China’s Response to U.S.-Japan Coordination in the East China Sea
This essay examines China’s interests, claims, and activity around the Senkaku Islands and assesses how Beijing might react to the U.S.-Japan alliance establishing a Standing Bilateral Joint Task Force in the East China Sea.
Beijing’s claims to the Senkaku Islands (known as the Diaoyu Islands in China), along with its maritime entitlements, support the “China dream“ of a great rejuvenation—China’s goal to restore its national power and regional dominance. China closely monitors Japanese and U.S. actions in the East China Sea and has deployed instruments of national power such as military, paramilitary, diplomatic, information, legal, and economic measures to stake its claims. China’s response to increased U.S.-Japan coordination—for example, with the creation of a Standing Bilateral Joint Task Force—would hinge on several considerations, including political context, the scope of the charter, and how Beijing perceives changes to the status quo. Responses could range from diplomatic protest to economic retribution to dangerous military maneuvering. Increased U.S.-Japan military coordination would certainly continue to drive China’s long-term military buildup and modernization. As new technologies are introduced into its military service, China’s expanded options for responding to U.S.-Japan operations in the East China Sea will present new challenges for alliance management.
- As China continues to invest in naval power to protect its increasingly global interests, the prospect of maritime disputes will intensify. The U.S.-Japan alliance should prepare for a future of heightened tensions and look for ways to mitigate risk.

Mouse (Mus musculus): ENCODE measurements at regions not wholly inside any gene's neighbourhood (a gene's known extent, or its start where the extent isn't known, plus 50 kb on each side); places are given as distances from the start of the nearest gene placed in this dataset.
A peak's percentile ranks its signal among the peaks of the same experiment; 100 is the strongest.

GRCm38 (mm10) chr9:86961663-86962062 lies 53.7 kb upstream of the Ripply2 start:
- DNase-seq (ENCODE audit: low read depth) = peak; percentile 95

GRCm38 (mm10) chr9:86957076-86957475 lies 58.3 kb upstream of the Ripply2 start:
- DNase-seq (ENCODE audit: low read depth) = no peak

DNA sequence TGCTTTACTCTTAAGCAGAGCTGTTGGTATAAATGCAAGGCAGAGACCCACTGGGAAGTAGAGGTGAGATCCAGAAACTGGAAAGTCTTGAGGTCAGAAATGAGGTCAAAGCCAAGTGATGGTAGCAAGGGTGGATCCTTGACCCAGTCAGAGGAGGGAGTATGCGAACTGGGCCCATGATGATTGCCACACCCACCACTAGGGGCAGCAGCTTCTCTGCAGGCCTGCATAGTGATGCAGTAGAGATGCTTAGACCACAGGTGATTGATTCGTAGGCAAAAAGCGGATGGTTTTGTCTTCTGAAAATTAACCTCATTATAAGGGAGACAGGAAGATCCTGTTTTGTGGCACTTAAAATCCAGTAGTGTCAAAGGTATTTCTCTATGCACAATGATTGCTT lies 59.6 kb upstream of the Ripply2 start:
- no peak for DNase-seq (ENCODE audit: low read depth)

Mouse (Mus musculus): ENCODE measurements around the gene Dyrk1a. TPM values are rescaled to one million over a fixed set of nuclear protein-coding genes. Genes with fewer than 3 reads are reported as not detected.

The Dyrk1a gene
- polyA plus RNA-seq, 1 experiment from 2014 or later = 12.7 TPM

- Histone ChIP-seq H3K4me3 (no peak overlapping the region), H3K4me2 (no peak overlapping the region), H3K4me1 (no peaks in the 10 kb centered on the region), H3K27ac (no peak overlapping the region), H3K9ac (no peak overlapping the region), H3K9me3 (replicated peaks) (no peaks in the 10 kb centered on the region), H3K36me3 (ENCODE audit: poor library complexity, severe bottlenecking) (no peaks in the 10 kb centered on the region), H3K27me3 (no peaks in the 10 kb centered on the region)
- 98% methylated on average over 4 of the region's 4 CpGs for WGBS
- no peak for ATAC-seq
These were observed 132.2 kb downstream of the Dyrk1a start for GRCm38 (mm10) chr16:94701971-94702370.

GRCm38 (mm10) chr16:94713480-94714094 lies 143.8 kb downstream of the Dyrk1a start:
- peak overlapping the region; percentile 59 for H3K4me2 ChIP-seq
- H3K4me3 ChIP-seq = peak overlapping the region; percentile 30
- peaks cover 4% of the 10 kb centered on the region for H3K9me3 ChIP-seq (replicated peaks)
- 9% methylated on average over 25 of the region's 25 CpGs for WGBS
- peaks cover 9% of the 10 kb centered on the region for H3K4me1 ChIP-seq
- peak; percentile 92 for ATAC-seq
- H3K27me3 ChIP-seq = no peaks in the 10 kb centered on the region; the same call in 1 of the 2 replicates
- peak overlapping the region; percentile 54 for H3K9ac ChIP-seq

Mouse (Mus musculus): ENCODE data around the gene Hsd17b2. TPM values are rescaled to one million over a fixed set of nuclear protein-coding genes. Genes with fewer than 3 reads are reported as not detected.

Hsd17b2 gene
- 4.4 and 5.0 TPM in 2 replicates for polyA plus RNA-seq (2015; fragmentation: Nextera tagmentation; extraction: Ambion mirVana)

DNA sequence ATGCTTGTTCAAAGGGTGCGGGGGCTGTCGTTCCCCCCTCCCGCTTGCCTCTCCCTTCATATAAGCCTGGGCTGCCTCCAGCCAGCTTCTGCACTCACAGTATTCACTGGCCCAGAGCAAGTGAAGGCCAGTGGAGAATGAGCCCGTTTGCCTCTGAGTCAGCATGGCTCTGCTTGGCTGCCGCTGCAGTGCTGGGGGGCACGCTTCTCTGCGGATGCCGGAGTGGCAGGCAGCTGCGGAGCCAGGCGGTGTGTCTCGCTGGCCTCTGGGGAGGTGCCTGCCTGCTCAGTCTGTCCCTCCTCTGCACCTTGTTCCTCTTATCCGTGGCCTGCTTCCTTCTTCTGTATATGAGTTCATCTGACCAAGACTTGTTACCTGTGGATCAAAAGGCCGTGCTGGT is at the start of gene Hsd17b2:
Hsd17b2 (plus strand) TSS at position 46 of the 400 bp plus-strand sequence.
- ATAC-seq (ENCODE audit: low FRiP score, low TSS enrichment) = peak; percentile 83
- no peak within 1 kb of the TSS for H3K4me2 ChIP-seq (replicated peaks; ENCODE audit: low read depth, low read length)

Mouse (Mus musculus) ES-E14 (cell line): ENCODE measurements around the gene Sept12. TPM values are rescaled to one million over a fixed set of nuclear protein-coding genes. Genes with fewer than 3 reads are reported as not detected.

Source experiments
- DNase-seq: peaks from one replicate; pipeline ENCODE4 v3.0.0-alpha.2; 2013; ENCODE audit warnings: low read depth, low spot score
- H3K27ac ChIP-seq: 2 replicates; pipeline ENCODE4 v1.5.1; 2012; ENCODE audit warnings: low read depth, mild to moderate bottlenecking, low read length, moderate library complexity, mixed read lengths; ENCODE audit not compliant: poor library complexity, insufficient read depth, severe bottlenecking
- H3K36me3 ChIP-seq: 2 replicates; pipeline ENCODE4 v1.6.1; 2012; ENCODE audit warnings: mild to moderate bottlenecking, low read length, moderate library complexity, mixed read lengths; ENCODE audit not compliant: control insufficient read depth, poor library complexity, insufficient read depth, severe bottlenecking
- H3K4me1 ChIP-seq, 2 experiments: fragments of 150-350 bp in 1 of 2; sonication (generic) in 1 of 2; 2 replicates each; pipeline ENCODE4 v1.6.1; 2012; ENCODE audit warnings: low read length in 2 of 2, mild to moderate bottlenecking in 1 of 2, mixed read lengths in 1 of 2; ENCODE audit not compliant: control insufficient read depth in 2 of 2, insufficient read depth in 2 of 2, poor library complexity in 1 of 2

- China uses its maritime militia to increase pressure on Japan, in some cases leading to political negotiations. It uses provocative military operations to signal antipathy to larger strategic issues.
- The broader strategic context should shape how the U.S.-Japan alliance pursues increased military coordination. China’s claim to the Senkaku Islands supports the Chinese Communist Party’s pursuit of the China dream. A U.S.-Japan Standing Bilateral Joint Task Force may not deter China from continuing to use its many resources to assert its claims, but it may be necessary to bolster conventional military deterrence.
Kristine Schenck is a Strategy and Policy Analyst with the U.S. Department of Defense (United States).
About Asia Policy
Asia Policy is a peer-reviewed scholarly journal presenting policy-relevant academic research on the Asia-Pacific that draws clear and concise conclusions useful to today’s policymakers. Asia Policy is published quarterly in January, April, July, and October. Learn more